Good morning. Here are some other tidbits from around the web.
1/3/2016 9:38:57 AM
Windows 10 usage hits 164 million at end of 2015
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There’s going to be a lot of silliness around Windows 10 “sales,” “usage,” and “marketshare” numbers, and of course Microsoft will weigh in with its own number at CES this week. But Gregg Keizer’s math is correct, as is his source, and the usage number is the one I think is important.
After five months, Microsoft’s Windows 10 powers about 164 million PCs, data published Friday showed.
Windows 10 accounted for 10.9% of all Windows devices in December … Net Applications’ user share represented almost 164 million Windows 10 PCs worldwide, assuming a total of 1.5 billion Windows systems in use. Microsoft has frequently cited the latter figure when it has touted revenue opportunities for developers of Windows software.
This may also be relevant, but I find these figures close enough for hand grenades:
Windows 10’s growth tempo has fallen behind that of Windows 7’s during its first five months after release, according to Net Applications. Windows 7 had accumulated a 11.2% share of all Windows PCs through its fifth full month, slightly more than Windows 10’s 10.9% in December.
“5 ways Ubuntu Linux is better than Microsoft Windows 10”
Which I will counter with the 1,000 ways in which Windows 10 is better than any version of Linux.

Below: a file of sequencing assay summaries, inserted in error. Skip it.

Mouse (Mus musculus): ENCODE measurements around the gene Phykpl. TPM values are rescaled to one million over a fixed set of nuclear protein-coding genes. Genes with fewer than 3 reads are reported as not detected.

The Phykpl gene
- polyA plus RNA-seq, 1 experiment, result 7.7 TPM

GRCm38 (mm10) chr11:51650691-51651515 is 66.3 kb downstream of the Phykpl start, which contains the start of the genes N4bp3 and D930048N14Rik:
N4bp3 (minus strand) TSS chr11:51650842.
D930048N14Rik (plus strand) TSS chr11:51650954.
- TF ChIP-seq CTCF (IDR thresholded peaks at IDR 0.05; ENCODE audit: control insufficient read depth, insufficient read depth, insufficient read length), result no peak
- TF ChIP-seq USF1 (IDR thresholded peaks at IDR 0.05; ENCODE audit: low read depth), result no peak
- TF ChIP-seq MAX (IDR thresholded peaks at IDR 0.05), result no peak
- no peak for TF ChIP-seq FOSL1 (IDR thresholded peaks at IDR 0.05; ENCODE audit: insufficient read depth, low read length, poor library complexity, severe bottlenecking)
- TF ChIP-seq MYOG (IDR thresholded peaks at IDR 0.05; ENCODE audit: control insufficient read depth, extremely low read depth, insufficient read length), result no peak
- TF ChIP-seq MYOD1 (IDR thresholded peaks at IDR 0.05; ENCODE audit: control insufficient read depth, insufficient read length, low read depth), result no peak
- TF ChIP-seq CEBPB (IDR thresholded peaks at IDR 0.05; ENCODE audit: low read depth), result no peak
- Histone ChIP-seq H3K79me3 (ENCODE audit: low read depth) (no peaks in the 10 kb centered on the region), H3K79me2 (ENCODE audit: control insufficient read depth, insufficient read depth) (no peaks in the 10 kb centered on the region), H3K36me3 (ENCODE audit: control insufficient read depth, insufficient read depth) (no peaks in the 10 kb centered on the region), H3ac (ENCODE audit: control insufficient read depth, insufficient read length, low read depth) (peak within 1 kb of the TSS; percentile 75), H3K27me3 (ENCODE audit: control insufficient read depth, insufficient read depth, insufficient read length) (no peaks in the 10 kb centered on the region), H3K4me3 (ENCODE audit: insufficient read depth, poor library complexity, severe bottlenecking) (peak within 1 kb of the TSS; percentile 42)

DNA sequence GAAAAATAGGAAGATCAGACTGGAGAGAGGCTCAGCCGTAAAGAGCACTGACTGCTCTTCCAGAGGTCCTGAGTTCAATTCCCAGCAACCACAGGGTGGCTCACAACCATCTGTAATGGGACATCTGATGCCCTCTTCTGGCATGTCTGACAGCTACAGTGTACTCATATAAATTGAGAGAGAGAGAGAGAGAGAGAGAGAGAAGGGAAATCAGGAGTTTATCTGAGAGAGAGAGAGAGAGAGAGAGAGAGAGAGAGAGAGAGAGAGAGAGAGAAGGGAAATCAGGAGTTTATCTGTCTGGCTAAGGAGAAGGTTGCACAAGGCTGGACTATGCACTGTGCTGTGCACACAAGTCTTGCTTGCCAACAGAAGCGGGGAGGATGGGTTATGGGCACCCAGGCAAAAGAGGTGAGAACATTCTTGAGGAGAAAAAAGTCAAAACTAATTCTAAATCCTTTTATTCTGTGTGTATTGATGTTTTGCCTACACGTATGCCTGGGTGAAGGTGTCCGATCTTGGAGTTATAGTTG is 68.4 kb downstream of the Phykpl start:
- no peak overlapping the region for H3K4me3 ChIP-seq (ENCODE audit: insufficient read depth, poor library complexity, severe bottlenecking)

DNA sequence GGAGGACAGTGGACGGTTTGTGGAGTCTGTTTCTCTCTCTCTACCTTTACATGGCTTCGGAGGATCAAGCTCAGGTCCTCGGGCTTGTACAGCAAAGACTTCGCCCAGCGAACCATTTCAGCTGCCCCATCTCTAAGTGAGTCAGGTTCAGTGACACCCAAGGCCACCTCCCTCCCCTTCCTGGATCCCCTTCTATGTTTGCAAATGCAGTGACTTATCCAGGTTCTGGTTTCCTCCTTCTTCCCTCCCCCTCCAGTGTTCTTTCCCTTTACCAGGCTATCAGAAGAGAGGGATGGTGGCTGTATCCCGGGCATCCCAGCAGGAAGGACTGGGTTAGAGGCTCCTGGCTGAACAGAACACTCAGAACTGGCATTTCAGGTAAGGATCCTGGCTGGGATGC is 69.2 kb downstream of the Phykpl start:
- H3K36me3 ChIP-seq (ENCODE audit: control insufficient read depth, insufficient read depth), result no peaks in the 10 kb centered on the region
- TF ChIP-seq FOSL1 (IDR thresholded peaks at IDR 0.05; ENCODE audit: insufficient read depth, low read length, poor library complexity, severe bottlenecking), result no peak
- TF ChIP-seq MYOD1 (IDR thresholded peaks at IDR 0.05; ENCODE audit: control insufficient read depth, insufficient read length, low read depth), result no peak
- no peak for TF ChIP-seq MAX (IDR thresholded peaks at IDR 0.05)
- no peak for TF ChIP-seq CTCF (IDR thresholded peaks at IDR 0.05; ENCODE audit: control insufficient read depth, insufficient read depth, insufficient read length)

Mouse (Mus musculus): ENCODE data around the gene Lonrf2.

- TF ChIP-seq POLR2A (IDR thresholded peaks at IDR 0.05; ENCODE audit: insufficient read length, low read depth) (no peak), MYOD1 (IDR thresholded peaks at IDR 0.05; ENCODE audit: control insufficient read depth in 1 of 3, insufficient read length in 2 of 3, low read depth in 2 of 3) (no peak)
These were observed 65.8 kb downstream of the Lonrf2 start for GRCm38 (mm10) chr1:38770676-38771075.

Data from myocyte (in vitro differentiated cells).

AT&T is doing away with the two-year smart phone contract
I’m very happy to see this happening, and while the U.S. may never catch up with the rest of the world when it comes to smart phone contracts, this is a positive step. From Engadget:
According to an internal document sent to employees … new and existing customers will only be able to get new phones by paying the full price upfront or in installments over time … The message? Payment plans like AT&T Next are the future.
Or as the internal document puts it:
Effective January 8, 2016, AT&T Next and no-commitment (full-price) will become the only smartphone purchase options available for new and existing consumer [customers].
“Bank of Iceland working on a Windows Phone app”
Windows phone is saved!
How to hide apps on iPhone
One of the many issues I have with Apple’s outdated “whack-a-mole” UI in iOS is that you cannot remove or even hide useless prebundled crapware apps like Compass, Tips, Stocks, Notes, Maps, Watch, and many others. But a video on YouTube shows that you can in fact hide these apps… at least until you reboot the phone.
Still totally worth it. As any iPhone user will tell you, everyone who uses this device keeps a special folder (called Junk or whatever) where they collect these useless apps and hide them away in the darkest corner of the furthest-away home screen. Maybe Apple will get around to actually fixing this. In 2017.
“In our opinion: Apple incorporated 39 years ago today”
No, that really did happen.